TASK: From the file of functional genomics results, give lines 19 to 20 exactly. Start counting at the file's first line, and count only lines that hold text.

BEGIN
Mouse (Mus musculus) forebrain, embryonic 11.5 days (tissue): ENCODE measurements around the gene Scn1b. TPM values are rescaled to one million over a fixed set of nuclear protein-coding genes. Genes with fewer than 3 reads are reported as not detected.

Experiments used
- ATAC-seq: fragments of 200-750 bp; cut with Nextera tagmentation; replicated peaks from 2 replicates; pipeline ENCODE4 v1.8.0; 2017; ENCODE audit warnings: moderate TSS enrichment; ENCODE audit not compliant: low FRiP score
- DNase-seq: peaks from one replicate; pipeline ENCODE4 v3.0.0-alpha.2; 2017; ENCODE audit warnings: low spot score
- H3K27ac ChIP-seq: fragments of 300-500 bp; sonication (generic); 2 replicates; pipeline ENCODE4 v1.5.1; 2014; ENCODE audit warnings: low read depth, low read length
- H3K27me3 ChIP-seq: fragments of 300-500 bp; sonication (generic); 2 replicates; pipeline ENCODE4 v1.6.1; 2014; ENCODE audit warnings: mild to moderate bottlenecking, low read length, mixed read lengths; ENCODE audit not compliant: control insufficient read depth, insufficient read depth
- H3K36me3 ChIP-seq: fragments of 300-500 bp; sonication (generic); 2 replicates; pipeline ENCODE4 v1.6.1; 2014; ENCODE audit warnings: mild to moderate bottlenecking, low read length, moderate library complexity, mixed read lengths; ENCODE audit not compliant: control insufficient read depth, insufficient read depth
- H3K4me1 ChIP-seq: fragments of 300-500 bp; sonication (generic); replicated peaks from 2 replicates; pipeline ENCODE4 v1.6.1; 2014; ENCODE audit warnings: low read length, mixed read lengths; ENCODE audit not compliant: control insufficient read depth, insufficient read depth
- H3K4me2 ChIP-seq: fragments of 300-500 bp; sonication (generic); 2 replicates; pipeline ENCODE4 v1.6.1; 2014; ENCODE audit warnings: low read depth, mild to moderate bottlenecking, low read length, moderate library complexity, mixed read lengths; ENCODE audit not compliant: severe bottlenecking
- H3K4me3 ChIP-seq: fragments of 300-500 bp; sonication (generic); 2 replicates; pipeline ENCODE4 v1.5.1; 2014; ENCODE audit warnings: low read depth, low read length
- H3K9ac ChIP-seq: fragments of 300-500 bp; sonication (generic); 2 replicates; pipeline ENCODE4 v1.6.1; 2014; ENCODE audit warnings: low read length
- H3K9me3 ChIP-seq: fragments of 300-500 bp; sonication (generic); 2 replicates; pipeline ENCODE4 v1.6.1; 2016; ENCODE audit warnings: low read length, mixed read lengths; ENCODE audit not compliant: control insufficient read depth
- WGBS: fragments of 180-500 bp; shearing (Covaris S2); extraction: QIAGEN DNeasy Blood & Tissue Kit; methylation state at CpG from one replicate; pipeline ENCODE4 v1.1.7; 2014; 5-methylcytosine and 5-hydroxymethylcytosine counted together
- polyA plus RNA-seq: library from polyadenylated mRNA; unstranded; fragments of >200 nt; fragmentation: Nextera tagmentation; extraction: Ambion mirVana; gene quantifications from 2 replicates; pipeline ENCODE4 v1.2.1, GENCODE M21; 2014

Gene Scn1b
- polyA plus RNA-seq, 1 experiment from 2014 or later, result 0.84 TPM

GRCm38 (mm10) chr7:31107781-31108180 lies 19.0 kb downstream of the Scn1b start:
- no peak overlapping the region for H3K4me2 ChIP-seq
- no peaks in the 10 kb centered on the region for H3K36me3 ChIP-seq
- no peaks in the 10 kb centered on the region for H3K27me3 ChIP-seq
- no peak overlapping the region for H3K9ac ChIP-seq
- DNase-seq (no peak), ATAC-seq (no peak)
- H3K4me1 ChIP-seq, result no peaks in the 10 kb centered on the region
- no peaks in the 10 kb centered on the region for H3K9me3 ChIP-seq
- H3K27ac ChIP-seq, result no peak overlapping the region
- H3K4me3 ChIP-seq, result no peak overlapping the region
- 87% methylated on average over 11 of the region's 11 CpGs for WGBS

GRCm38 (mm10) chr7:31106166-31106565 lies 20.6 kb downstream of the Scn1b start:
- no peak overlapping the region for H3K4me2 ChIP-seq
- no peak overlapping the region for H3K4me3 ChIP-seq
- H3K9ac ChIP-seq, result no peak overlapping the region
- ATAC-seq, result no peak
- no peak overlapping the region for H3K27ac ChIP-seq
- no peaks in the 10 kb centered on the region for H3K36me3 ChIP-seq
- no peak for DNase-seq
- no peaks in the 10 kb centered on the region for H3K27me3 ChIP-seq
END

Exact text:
- no peaks in the 10 kb centered on the region for H3K36me3 ChIP-seq
- no peaks in the 10 kb centered on the region for H3K27me3 ChIP-seq